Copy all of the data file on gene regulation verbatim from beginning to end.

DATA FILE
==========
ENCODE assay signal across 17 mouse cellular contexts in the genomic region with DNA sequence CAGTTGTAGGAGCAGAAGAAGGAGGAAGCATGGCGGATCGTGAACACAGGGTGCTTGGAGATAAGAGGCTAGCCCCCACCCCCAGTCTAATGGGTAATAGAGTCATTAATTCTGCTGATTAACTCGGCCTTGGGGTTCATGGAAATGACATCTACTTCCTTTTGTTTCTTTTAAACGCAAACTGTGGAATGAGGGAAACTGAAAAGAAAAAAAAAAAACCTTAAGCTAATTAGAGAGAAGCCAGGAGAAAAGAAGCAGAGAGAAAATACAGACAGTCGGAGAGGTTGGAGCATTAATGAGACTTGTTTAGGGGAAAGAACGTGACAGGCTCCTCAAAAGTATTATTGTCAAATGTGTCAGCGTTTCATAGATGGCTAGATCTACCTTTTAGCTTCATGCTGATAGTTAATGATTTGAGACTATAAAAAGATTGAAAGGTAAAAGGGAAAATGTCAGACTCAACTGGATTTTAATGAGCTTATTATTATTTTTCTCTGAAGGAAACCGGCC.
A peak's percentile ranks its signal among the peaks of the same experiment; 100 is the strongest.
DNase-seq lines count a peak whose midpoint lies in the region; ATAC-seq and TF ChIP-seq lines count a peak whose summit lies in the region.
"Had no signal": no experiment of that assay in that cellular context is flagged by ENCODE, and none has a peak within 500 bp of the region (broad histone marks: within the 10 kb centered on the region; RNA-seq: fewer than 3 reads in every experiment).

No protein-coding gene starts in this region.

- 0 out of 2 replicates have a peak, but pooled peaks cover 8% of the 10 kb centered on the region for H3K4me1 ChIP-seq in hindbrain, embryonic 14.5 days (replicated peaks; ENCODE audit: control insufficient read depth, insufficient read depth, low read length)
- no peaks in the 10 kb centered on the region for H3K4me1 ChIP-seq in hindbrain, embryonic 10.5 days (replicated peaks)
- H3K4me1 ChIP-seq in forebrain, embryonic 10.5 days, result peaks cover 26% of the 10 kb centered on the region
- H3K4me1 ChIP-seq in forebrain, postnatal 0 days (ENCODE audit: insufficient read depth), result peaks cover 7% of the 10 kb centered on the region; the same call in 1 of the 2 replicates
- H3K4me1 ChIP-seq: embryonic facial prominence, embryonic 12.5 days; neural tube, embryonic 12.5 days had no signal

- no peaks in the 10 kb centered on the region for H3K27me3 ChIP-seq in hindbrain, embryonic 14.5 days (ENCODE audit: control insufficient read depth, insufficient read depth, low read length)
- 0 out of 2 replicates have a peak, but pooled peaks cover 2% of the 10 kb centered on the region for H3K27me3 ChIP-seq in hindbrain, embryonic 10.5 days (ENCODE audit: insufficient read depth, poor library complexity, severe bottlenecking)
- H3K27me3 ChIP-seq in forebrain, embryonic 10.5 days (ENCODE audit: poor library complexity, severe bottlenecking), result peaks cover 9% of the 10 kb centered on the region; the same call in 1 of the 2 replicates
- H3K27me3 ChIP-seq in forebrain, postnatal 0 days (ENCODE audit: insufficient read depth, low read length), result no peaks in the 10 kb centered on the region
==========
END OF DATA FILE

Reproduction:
ENCODE assay signal across 17 mouse cellular contexts in the genomic region with DNA sequence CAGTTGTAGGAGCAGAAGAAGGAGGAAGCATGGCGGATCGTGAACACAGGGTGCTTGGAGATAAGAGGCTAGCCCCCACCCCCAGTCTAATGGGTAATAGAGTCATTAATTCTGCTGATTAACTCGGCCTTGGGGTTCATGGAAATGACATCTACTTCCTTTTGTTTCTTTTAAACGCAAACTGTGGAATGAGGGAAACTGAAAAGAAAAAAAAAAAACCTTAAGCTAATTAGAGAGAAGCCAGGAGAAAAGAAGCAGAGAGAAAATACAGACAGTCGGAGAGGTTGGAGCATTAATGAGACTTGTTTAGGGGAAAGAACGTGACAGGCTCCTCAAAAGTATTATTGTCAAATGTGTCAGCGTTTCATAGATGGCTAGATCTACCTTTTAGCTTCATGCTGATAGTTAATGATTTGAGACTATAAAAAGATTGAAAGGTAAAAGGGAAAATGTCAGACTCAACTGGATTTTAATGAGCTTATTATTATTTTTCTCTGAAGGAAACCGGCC.
A peak's percentile ranks its signal among the peaks of the same experiment; 100 is the strongest.
DNase-seq lines count a peak whose midpoint lies in the region; ATAC-seq and TF ChIP-seq lines count a peak whose summit lies in the region.
"Had no signal": no experiment of that assay in that cellular context is flagged by ENCODE, and none has a peak within 500 bp of the region (broad histone marks: within the 10 kb centered on the region; RNA-seq: fewer than 3 reads in every experiment).

No protein-coding gene starts in this region.

- 0 out of 2 replicates have a peak, but pooled peaks cover 8% of the 10 kb centered on the region for H3K4me1 ChIP-seq in hindbrain, embryonic 14.5 days (replicated peaks; ENCODE audit: control insufficient read depth, insufficient read depth, low read length)
- no peaks in the 10 kb centered on the region for H3K4me1 ChIP-seq in hindbrain, embryonic 10.5 days (replicated peaks)
- H3K4me1 ChIP-seq in forebrain, embryonic 10.5 days, result peaks cover 26% of the 10 kb centered on the region
- H3K4me1 ChIP-seq in forebrain, postnatal 0 days (ENCODE audit: insufficient read depth), result peaks cover 7% of the 10 kb centered on the region; the same call in 1 of the 2 replicates
- H3K4me1 ChIP-seq: embryonic facial prominence, embryonic 12.5 days; neural tube, embryonic 12.5 days had no signal

- no peaks in the 10 kb centered on the region for H3K27me3 ChIP-seq in hindbrain, embryonic 14.5 days (ENCODE audit: control insufficient read depth, insufficient read depth, low read length)
- 0 out of 2 replicates have a peak, but pooled peaks cover 2% of the 10 kb centered on the region for H3K27me3 ChIP-seq in hindbrain, embryonic 10.5 days (ENCODE audit: insufficient read depth, poor library complexity, severe bottlenecking)
- H3K27me3 ChIP-seq in forebrain, embryonic 10.5 days (ENCODE audit: poor library complexity, severe bottlenecking), result peaks cover 9% of the 10 kb centered on the region; the same call in 1 of the 2 replicates
- H3K27me3 ChIP-seq in forebrain, postnatal 0 days (ENCODE audit: insufficient read depth, low read length), result no peaks in the 10 kb centered on the region